Janmashtami 2020: The grim shadow of COVID-19 was visible on Dahi Handi festivities in Mumbai and other parts of Maharashtra on Wednesday as organisers opted for low-key celebrations unlike past years.
Adhering to the social distancing guidelines, Dahi Handi mandals or groups did not form human pyramids this year to mark the birth of Lord Krishna. Instead, they carried out health and social welfare drives, like blood donation camps and removal of plastic.
In previous years, Dahi Handi used to be celebrated with great fervour in parts of Maharashtra, particularly in Mumbai and neighbouring Thane, where religious institutions, political leaders and Govinda mandals, comprising youngsters dressed in colourful attire and took part in the festivities.
Organisers of Dahi Handi earlier announced huge cash rewards to groups, which succeeded in making the multi-tier human pyramids and breaking the Dahi Handis or earthen pitchers containing curd or buttermilk. This year, Dahi Handis were broken in a symbolic manner with those involved maintaining social distance and wearing masks.
Janmashtami 2020 image: Dahi Handi celebrations cancelled in Mumbai. Small shopkeepers suffer losses
Ram Kadam, BJP MLA from Ghatkopar said, in normal times, his mandal's Dahi Handi celebration saw five to six lakh footfalls. "Ours was the biggest Dahi Handi celebration in India. But this year, we celebrated in a very simple manner, observing social distance amid the COVID-19 crisis. No human pyramid was formed. A child climbed atop a table and broke Dahi Handi just as a ritual," the BJP leader said, adding that, "this year, we gave a message of boycotting Chinese products and working towards an aatmanirbhar (self-reliant) India."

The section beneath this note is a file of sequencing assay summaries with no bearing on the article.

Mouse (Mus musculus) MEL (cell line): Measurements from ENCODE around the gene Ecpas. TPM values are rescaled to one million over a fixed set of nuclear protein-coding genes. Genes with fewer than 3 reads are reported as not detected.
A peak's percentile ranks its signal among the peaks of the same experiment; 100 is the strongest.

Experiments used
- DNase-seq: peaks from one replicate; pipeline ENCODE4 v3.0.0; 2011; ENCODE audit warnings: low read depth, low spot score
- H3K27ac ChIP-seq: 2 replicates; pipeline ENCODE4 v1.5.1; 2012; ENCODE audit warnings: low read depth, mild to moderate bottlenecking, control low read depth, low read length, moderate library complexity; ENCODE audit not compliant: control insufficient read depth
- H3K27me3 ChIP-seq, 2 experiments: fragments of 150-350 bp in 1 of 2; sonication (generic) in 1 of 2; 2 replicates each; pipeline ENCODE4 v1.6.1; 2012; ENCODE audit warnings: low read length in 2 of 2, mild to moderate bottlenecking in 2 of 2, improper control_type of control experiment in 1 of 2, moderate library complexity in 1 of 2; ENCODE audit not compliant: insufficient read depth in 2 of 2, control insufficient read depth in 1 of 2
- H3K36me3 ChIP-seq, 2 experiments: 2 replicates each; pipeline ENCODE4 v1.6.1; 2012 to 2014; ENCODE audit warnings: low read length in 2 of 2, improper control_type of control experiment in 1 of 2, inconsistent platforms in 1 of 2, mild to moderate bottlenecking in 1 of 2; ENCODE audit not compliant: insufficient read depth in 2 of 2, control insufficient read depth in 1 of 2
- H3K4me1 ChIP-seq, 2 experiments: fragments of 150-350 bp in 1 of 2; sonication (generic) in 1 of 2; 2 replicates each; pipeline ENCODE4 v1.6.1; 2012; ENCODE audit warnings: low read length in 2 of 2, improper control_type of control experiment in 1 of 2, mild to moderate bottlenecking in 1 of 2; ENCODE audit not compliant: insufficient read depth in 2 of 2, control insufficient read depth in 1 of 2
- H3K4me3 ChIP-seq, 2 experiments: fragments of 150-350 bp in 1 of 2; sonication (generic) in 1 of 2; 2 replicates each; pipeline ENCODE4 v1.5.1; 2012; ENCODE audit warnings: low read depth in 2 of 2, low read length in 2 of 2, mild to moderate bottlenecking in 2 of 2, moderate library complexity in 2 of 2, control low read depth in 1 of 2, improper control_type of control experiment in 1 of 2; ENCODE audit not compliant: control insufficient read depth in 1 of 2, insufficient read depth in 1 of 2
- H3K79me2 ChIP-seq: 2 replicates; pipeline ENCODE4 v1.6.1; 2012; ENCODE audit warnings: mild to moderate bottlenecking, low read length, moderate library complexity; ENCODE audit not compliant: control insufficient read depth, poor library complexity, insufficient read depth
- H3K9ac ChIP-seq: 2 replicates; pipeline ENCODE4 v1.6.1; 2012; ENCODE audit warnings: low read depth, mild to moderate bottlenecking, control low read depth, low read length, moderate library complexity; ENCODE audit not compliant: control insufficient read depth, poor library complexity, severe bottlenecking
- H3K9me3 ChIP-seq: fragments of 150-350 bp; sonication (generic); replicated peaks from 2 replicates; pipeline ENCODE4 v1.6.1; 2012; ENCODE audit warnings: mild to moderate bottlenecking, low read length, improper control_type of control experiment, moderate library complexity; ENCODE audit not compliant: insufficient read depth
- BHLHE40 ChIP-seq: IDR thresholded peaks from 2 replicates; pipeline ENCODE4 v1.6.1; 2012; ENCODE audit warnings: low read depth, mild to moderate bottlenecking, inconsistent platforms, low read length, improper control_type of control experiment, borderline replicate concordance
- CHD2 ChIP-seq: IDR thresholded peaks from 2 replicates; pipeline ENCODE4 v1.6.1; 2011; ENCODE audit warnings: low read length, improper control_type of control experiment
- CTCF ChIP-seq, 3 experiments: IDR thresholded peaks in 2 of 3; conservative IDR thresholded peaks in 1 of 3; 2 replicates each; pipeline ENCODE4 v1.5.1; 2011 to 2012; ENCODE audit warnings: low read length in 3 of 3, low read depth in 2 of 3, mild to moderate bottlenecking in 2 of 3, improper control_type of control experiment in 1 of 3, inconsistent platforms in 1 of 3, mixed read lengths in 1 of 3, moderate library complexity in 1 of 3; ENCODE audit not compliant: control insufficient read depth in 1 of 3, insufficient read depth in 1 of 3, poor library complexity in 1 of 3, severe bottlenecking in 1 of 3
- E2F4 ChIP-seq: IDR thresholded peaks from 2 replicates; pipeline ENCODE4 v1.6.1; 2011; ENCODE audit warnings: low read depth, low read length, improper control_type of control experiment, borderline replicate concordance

Bala Padalkar, chief of Dahi Handi Utsav Samanvay Samiti, an umbrella body of over 950 groups in the state, told news agency PTI that the enthusiasm was not the same this year and members of various mandals agreed not to travel in the city to break Dahi Handis. Instead, they performed puja in their own areas without forming human pyramids, he said.
Sandeep Dhawale, coach of the city-based Jai Jawan Govinda Pathak (squad), known for forming high human pyramids, said maintaining social distance was the need of the hour and celebrating the festival in a simple way was in the interest of everyone's health. His mandal has undertaken plastic-free and clean Mumbai drive, to mark the festival, while following the social distancing rules. We are collecting plastic and recycling it. The fund raised through the activity will be used for the education of the needy, Mr Dhawale said.